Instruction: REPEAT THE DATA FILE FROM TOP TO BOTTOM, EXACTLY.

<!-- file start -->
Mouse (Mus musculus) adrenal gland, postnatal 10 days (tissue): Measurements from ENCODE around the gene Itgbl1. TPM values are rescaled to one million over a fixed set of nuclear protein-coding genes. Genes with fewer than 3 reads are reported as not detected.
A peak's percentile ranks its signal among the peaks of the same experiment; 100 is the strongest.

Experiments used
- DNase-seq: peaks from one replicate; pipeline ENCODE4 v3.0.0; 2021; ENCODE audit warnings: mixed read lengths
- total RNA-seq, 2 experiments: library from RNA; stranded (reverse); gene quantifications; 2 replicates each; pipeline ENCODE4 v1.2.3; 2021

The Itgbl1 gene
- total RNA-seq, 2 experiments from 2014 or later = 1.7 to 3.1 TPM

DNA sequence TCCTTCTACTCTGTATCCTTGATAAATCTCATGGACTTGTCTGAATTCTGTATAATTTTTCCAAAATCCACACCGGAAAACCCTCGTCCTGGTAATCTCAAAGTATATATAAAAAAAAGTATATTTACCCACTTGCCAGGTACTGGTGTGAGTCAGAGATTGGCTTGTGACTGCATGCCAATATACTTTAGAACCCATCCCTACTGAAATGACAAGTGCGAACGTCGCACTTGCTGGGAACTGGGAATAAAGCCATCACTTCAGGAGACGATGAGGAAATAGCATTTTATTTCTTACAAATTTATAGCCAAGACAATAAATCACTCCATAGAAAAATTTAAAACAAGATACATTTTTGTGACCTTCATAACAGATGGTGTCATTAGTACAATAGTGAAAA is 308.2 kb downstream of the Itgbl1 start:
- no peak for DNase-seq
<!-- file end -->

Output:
Mouse (Mus musculus) adrenal gland, postnatal 10 days (tissue): Measurements from ENCODE around the gene Itgbl1. TPM values are rescaled to one million over a fixed set of nuclear protein-coding genes. Genes with fewer than 3 reads are reported as not detected.
A peak's percentile ranks its signal among the peaks of the same experiment; 100 is the strongest.

Experiments used
- DNase-seq: peaks from one replicate; pipeline ENCODE4 v3.0.0; 2021; ENCODE audit warnings: mixed read lengths
- total RNA-seq, 2 experiments: library from RNA; stranded (reverse); gene quantifications; 2 replicates each; pipeline ENCODE4 v1.2.3; 2021

The Itgbl1 gene
- total RNA-seq, 2 experiments from 2014 or later = 1.7 to 3.1 TPM

DNA sequence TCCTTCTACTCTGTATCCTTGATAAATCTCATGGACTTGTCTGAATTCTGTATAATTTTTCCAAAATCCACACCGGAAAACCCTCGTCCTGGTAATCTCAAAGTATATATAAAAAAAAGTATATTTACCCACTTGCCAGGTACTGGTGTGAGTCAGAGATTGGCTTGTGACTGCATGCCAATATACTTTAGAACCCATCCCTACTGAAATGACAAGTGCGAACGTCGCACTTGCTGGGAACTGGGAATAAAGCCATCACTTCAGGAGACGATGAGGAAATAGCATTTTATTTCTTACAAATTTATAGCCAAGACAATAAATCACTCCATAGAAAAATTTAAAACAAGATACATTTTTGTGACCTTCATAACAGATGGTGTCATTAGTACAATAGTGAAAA is 308.2 kb downstream of the Itgbl1 start:
- no peak for DNase-seq